Wednesday, September 26, 2007


I think what is so startling about being a Mother is the astounding fact that the thing you have wanted for many years and have spent months thinking about and planning for is an actual other human being. I knew it, of course. I tried to think about the fact that she would be her own person, but you can't fully grasp it until this other person is making sounds and faces and being another person. And you realize how much you have been thinking of them as an extension of yourself. But she's not me. She's Maya. She's not Marco. She's Maya. She's not any other baby on the planet.

I look at her face, staring blankly back at mine, and I realize that I can't control her. I can't make her smile or make her pain go away. I can't make it any easier to poop. She could be a very pensive person or a lively personality. I have no say. I have no control. She could have weird feet or unruly hair. She could be argumentative. She could be really sweet. I will love her, but I will have no control. When she's shouting at me at 4 a.m., there's nothing I can do to make her stop except eliminate all the usual things (food, dirty diaper, being held). I can't physically make her stop shouting. (And I do mean shouting - she rarely cries - she likes to shout. She seems perfectly fine except she shouts every few minutes really loudly to get your attention and request various things.) It's a little helpless feeling to not be able to correct things for her or know exactly what is wrong. And it's also a bizarre sense of being a completely OTHER human being. It's just a glimpse into the future. Right now she's a month old and responding to reflexes. But in a few months and years she'll be doing things that could be harmful or wrong, and, aside from attempting to parent her as best we can, I can't physically control her life. She is another human being with her own desires and ideas and drives.

Another major thing that has struck me with this motherhood thing is the fact that I am her mother. I look in the mirror, sometimes when I'm holding her, and I think, "I'm her mother." It just doesn't compute. I mean, the act of mothering is natural and I love caring for her. But when I look at us from an outside perspective and see me with my face and my hair and my fat body as her mother, it just seems odd. I find myself saying to her all the time, "I'm your mom." But it's not really for her, she knows that. It's for me. Me, with all my flaws and insecurities and mistakes, am a child's mother. She's going to look to me for comfort. When she thinks of the person to go to about things in her life, she's going to come to me. She's going to learn how to be a woman from me. She's going to learn about relationships from my relationship with Marco. She's going to learn how to keep her house by seeing our house. Holy Crap!! What a grave responsibility! Now I get why mothers go totally sacrifice their own well-being for their children. I see how they neglect themselves and go all out for their kids. It's totally up to us to protect and prepare her for her actual life. She's in Life School with us for the next 18 years. We're covering Survival 101 right now, but soon I'll be getting into such subjects as Confidence, Diligence, Responsibility and Organization. And I don't even know if I know the curriculum for those subjects myself. And she is going to learn from our model. I better get cracking on finishing up my own schooling, especially in the areas I struggle the most.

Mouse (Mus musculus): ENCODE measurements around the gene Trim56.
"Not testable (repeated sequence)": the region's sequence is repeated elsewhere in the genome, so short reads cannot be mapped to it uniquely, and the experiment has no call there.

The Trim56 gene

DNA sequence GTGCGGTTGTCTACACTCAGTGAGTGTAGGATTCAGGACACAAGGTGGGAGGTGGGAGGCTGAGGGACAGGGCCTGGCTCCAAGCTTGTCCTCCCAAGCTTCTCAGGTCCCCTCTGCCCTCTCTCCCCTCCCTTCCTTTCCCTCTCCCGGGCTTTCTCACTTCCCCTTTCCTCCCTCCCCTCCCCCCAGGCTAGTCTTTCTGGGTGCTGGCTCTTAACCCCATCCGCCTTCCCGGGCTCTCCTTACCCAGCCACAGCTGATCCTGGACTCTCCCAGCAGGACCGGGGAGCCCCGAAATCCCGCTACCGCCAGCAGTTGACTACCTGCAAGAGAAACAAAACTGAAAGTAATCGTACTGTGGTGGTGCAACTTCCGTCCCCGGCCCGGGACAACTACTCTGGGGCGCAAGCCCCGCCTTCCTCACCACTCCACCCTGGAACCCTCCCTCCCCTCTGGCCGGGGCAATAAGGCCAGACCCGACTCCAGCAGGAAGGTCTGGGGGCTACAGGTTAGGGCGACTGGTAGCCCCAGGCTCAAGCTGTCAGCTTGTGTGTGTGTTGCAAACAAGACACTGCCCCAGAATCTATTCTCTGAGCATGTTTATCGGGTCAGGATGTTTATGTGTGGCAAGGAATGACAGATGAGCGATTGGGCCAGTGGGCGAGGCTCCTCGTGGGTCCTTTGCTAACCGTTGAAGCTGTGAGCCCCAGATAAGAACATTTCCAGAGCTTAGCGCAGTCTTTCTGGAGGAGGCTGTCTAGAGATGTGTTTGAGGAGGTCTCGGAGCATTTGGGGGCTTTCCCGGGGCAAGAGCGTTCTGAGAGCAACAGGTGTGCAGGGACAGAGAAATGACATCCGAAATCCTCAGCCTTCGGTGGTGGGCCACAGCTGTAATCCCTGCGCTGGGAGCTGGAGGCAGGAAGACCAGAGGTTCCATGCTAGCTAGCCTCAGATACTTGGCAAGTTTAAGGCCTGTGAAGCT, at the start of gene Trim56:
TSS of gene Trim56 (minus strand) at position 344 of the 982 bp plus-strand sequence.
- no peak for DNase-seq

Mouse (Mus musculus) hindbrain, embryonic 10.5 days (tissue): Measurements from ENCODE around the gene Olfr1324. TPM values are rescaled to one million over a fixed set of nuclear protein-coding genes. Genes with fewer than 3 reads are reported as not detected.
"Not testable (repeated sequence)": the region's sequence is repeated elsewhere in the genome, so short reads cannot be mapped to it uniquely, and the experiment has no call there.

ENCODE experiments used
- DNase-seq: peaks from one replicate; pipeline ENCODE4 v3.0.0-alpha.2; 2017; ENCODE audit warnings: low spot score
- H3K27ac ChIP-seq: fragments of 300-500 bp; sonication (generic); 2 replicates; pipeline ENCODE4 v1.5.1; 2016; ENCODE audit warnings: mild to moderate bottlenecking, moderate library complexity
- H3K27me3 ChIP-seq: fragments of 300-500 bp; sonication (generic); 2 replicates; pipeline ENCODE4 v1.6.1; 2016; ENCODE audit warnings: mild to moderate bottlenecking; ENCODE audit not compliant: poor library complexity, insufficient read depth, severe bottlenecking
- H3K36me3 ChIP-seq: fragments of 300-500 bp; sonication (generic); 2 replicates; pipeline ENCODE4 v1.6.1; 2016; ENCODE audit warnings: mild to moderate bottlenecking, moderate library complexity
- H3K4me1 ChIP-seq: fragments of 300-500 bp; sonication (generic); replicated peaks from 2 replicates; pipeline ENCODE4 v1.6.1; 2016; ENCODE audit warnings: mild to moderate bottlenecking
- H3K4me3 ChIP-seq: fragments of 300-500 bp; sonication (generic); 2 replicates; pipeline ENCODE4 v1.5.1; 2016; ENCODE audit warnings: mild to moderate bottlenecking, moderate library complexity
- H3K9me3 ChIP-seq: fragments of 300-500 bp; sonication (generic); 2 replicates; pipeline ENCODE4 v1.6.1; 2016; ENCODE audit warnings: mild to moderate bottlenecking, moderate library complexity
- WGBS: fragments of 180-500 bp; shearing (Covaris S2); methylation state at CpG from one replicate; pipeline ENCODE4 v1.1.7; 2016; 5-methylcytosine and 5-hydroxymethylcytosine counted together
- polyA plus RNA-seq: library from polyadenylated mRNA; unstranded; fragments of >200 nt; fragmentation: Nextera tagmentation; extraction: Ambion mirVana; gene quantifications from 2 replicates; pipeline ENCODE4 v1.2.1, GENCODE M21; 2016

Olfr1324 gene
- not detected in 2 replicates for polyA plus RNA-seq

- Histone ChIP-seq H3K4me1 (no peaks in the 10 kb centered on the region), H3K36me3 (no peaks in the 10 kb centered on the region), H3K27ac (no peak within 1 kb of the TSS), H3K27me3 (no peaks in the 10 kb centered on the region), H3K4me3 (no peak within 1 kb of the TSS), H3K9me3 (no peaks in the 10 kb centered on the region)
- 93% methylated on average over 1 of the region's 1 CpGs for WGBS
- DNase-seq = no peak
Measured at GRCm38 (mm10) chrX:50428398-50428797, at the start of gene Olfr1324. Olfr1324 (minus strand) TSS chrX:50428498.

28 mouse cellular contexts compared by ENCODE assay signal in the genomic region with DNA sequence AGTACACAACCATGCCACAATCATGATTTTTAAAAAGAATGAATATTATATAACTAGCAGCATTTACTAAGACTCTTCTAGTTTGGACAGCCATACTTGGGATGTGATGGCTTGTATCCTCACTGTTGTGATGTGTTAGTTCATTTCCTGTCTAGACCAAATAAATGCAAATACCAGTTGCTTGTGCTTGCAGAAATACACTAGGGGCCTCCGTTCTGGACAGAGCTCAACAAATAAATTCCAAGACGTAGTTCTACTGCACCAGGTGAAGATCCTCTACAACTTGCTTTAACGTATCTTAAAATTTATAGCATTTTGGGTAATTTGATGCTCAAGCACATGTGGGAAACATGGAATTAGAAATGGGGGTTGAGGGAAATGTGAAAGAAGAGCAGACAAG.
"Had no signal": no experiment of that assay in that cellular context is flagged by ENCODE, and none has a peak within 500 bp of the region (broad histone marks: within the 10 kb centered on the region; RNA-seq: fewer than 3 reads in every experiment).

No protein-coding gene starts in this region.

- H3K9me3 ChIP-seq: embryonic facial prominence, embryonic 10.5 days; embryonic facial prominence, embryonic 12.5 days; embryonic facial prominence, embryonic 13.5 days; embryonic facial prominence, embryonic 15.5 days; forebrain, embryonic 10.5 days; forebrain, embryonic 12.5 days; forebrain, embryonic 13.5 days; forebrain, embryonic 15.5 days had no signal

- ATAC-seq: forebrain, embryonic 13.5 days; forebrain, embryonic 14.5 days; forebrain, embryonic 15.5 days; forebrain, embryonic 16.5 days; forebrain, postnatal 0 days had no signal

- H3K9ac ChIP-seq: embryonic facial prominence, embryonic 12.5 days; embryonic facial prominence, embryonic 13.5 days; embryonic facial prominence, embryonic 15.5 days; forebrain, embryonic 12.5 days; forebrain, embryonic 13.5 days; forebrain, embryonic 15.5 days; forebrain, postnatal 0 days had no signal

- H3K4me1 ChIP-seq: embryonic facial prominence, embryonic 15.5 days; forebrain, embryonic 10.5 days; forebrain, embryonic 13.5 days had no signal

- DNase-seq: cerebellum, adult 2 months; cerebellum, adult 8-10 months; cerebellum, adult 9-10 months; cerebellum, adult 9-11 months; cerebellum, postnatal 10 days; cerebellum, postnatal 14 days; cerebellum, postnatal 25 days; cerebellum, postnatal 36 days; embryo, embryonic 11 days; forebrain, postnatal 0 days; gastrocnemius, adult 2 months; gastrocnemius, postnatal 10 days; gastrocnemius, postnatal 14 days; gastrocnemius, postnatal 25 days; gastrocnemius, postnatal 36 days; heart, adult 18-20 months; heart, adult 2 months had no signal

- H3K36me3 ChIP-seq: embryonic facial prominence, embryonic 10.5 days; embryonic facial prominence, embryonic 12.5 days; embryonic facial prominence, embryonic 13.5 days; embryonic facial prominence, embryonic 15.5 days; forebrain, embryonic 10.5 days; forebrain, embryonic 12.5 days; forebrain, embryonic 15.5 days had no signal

But I guess I need to keep in mind that part of what I want her to learn about life is that it's not perfect and no one is perfect. I keep thinking that I need to hurry up and lose weight and get it together with the food issues because I want to spare her of that struggle. I don't even want her to see me fat. I want her to see me healthy. I want her to learn to be healthy. But maybe it will be more realistic for her to see that her mom isn't perfect and that she's okay with being an imperfect person. This isn't how I pictured myself starting motherhood, but it is the reality. She's going to know me as me, no matter what perfect standard I had set for myself. I'll still have weird knees and large feet with calluses. I'll still have my hands and wear glasses. There are so many things I can't change. They are part of the wildly imperfect woman I am, the mother Maya will know. She'll cling to my flabby tummy when she's scared. She'll hold my dry, rough hands with broken nails. And to her those will be the hands of a mother. To her that will be the body of a mother, perfect in her love and her wholeness as a woman. To her a mother will be me, just as I am.


kc said...

What you just wrote was amazing. I want you to seriously consider writing a book. Or a column.

I can go on (about your authenticity; the structure of your piece; your originality). . so email me if you want more thoughts. But I'm serious. They've got a market for this and you're good at it.

Maya is one lucky lucky girl to have a mom like you.

Katie Collins said...

Heather, what can I're a mom.
I love what you wrote. Yep, when it all hits the fan, you're her mom. You're the one for her. - and she's so lucky to have you!
It's crazy and beautiful and frightening and wonderful, huh?

Also, I miss you!

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